Diabetes is a lifelong condition in which the body’s blood sugar levels are too high. Worldwide, 371 million people have diabetes, and that figure is expected to grow to 552 million by 2030. There are two types of diabetes – type 1 and type 2 – with different causes, symptoms, and treatment methods, but one symptom both types share is hair loss.
When there is a thickening of blood vessel walls the blood vessels narrow. This can occur in blood vessels all over your body, including your skin. Narrow blood vessels mean less oxygen, which causes symptoms like hair loss and shiny and thickened skin. Hair loss is not limited to the head. With circulatory impairment, you can often see hair loss on your legs, eyebrows, your arms and even your eyelashes.
Type 1 diabetes is an autoimmune disease. Abnormal functioning of the immune system causes it to produce white blood cells that attack the body’s own tissues. Because hair loss occurs in many autoimmune disorders, it is thought that when white blood cells attack growing cells in the hair follicles, the follicle cells become small and hair production slows.
High blood sugar levels can also damage small blood vessels in the body over time. Especially in untreated type 2 diabetes, the scalp’s blood vessels may get damaged, meaning less oxygen and nutrients reach the hair follicles. This can result in hair thinning and halt new hair production, so strands may not grow back once they fall out.
So what can you do? Here are five simple tips to keep your hair healthy with diabetes.
Keeping your hair nourished goes beyond good hair products. It’s more about what you eat! Eating healthy foods like a bunch of veggies, fruits, and healthy grains is key for awesome-looking hair. With a proper diet, your hair will grow stronger and healthier, resulting in locks that are more resistant to other factors that can trigger hair loss.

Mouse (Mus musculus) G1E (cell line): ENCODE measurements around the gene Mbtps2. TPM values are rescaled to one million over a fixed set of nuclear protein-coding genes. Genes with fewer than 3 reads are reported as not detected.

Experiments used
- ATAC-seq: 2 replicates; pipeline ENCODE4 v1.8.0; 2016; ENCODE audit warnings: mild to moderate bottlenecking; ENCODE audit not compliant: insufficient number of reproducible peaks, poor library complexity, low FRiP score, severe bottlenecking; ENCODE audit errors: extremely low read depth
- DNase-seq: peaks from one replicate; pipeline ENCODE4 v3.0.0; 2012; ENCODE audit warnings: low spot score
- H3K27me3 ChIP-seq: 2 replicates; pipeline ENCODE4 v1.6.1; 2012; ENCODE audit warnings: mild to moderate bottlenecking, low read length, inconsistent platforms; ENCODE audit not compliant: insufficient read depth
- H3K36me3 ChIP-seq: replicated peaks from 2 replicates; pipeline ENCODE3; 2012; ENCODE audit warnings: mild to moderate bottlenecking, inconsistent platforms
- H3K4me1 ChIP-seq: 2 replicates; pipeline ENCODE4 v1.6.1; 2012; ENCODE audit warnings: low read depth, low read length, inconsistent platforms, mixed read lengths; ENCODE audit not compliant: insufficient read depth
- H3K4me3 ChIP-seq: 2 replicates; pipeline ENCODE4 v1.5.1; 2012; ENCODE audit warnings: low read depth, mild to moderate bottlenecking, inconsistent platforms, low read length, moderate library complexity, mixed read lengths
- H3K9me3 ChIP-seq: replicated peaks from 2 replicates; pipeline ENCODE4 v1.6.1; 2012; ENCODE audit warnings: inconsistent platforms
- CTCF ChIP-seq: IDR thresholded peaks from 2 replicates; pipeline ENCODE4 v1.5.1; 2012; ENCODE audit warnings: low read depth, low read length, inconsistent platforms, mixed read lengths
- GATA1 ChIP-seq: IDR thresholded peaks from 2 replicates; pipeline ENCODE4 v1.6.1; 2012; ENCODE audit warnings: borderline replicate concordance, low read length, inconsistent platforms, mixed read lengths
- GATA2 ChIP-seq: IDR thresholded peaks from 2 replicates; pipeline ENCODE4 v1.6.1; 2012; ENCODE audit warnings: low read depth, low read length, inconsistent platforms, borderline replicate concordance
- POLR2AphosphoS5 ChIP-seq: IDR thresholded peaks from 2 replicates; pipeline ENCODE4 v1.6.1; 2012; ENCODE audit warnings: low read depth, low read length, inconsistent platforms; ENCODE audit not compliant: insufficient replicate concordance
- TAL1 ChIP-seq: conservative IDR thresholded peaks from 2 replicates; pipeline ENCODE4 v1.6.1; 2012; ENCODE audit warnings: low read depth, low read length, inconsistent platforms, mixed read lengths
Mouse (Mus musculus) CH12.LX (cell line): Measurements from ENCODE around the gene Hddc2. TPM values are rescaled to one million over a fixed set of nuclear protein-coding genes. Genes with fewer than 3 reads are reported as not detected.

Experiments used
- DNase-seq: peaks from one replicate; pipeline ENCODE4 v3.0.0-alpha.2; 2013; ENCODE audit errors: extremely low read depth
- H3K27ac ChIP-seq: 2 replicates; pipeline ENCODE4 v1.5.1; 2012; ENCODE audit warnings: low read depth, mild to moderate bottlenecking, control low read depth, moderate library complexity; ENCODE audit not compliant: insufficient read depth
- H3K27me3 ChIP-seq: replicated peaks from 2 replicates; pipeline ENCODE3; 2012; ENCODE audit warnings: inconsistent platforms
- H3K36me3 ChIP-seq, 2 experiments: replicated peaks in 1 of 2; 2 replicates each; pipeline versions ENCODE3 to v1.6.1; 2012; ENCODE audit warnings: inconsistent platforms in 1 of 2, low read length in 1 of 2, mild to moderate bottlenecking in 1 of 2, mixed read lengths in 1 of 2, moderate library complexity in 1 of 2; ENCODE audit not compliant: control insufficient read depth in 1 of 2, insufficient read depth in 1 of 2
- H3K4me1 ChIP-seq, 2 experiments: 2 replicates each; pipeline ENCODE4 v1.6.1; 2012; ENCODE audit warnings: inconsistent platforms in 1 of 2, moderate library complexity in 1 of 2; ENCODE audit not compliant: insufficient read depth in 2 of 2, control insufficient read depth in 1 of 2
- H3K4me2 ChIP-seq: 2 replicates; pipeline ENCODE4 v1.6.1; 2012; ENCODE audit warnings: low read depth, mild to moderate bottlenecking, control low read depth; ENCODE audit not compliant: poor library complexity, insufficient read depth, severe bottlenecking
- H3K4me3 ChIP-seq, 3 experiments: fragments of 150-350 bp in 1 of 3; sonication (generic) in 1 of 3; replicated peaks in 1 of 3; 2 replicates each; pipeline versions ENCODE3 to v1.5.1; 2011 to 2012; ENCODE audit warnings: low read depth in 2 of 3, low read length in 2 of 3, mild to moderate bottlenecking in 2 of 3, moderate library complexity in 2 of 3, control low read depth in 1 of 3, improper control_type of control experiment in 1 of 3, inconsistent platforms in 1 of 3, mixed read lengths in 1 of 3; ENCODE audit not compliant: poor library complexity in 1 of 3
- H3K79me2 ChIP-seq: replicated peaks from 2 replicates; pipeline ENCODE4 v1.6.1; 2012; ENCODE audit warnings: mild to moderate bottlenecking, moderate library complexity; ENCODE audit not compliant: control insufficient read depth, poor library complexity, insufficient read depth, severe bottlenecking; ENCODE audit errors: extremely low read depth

Less Is More
Don’t over-style it! Styling our hair is important, but remember, a simple, less harmful style on your hair is best. People with diabetes tend to have thinner hair because of the disease, so it is important to not continuously put your hair under harsh conditions that can debilitate the hair follicle even more. This includes cutting off on styling, shampooing less often, and coloring. For healthier-looking hair and for preventing hair loss, styling your locks, should be done on special occasions!
If you were to ask someone with diabetes or a family member of someone with diabetes, they will tell you that sometimes it can be stressful. Hair loss can make things even more stressful. If we experience stressful situations due to work, health, or just life, it is normal to lose more hair than usual. However, when stress is combined with other factors it makes hair loss more prominent. Stress causes